A multi-million pound plan to uncover the hidden gems of one of the world’s most important parks has been unveiled by The Royal Parks today.
Managers at Greenwich Park want to bring its incredible 590-year history to life and improve its iconic features for its 4.8million visitors, including its stunning London skyline view.
Proposals are now being drawn up for the Greenwich Park Revealed project, which is hoped will attract millions of pounds of Heritage Lottery Fund and Big Lottery Fund investment – in the same way The Royal Parks’ Brompton Cemetery Conservation Project secured £4.5million.
Greenwich Park is the most historic of the Royal Parks, and was enclosed in 1433, but it dates back to the Roman times. As well as a Grade 1 listed landscape, it is, more importantly, recognised as one of the planet’s most important areas set within a World Heritage Site.
The Greenwich Park Revealed Project aims to reveal even more of the park’s history while looking forward at how visitors of tomorrow will experience what it has to offer. It focuses on three key areas:
- The past; telling the story of the 590-year-old park through improved viewing points and educational opportunities as well as uncovering historical features.
- The present; improving existing buildings, including food and drink areas, as well as protecting the natural features such as flowerbeds and trees.
- The future; making full use of the park and encouraging those who may not have used it before – or who struggle to – to come and enjoy it, and uncovering opportunities to make the park more sustainable such as using borehole water and planting disease resistant trees.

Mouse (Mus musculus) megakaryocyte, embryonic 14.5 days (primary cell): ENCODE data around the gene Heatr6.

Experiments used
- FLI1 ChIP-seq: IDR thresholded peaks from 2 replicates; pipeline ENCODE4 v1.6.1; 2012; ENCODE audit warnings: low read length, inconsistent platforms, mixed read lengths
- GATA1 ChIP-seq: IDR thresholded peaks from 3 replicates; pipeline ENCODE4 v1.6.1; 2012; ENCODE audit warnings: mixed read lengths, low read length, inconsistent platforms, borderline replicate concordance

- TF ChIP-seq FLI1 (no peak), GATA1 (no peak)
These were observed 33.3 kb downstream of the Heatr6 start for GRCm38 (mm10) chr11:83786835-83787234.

Graham Dear, Greenwich Park Manager, said: “Greenwich is one of the country’s oldest parks, and, in fact, is one of the world’s most historically important areas. While the millions of visitors who come here each year have a fantastic time, we recognise their experience could be even better.
“Our top priority is to ensure Greenwich continues to be the local community park for nearby residents and families, but we also want to ensure tourists go away with a wonderful experience and that we are top of their ‘tell your friends’ list.
“There’s so much more Greenwich Park has to offer and this is now our opportunity to open those doors, uncover what’s great about this place and ensure we make Greenwich a park for the future.”
The project is in its early stages, and the team behind it are now seeking the views of the public on what they want from the park.
Head of Education and Community Engagement at The Royal Parks, Toni Assirati, said: “We have lots of ideas about how we could spend lottery funding to improve the park and experience for our visitors, but we want to hear from the public about what they like and dislike, and what issues are important to them as park users.”
Later this month, the public will have a chance to find out more about the plan and speak to those leading the project when a public meeting is held in West Greenwich Library on November 22 between 7pm and 9pm.
To read more details about the project and to share your views via an online suggestion box, visit the Greenwich Park Revealed Project page